In the structures of FIGS. 4 (in dotted lines) and 5, an interior decorative surface is suggested and is designated 33. This particular interior surface is installed at the jobsite, but it should be noted that this member again adds rigidity to the box beam arrangement by completely enclosing the same while still providing the area 26 necessary for mechanical installations.
Applicant has also found that when utilizing a desirable surface member such as a decorative redwood or the like for the exterior surfacing member 20, it is not necessary to provide any additional exterior sheeting. Obviously, if other decorative effects are desired for the exterior of the house, then the surfacing sheet 20 is simply a structural member rather than being decorative and structural.
Applicant has provided herein a unique modular wall construction which utilizes a unique combination of available elements to provide a box beam header member entirely along the top area of a wall section and it is well known in structural analysis that such beams provide substantial strength to support loads and applicant accomplishes this effect without providing solid header members or without incorporating steel beams into his structure.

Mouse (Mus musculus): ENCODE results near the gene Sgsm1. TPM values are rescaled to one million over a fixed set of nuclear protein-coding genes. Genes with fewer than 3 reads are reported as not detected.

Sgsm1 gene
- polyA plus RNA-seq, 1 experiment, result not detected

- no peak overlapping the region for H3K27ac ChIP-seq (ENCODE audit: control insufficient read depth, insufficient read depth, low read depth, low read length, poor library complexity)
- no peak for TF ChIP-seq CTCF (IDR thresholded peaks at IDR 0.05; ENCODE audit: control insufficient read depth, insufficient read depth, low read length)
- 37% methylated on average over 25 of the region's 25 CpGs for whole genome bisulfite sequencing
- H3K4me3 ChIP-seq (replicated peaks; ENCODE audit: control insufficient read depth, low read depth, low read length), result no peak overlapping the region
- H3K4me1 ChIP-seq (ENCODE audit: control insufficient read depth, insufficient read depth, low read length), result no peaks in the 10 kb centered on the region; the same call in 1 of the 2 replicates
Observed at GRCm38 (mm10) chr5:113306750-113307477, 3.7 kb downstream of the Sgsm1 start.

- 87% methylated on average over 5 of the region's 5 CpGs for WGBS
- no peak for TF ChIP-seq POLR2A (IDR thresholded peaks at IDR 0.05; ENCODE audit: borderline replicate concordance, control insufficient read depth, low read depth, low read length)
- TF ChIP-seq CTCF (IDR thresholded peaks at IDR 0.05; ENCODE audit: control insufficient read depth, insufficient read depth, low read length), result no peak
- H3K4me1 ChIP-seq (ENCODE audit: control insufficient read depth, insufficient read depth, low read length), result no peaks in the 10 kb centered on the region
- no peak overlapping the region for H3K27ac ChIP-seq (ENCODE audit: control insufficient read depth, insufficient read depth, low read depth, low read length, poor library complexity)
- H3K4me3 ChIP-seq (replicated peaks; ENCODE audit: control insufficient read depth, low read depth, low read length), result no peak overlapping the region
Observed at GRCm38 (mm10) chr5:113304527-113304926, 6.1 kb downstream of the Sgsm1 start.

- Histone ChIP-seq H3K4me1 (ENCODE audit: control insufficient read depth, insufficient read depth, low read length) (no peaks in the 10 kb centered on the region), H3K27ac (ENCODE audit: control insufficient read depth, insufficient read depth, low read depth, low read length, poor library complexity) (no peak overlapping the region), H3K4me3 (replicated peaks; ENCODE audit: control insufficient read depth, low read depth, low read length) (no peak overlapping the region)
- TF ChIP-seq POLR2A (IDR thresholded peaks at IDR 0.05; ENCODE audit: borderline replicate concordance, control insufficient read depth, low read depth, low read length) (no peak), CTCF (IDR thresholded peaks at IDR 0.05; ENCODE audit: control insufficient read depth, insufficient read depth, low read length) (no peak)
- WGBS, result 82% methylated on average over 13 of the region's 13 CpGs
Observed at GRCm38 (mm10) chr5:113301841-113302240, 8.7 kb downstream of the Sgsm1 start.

As should also be obvious with applicant's structure, highly effective insulating and heat-reflective barrier is provided which through its positioning will not be damaged by the installation of mechanical or electrical features into the wall panel as an area for such devices is maintained therein. Although applicant has illustrated the insulating concept as an in place foaming process, it should be obvious that proper size urethane blocks may be cut and glued into the afforded cavities with the reflective material then being applied and glued directly thereto. This latter process is certainly ideal for mass assembly situations, but it should be obvious that proper fitting of these elements would be necessary which might slightly slow down the assembly arrangement. Applicant, therefore, has chosen as a preferred form, the foaming in place process.
It should be obvious that the wall structure provided herein affords a wide variety of wall areas and by simply providing multiples of the modulars and shifting these to meet the required needs, any type of wall can be constructed.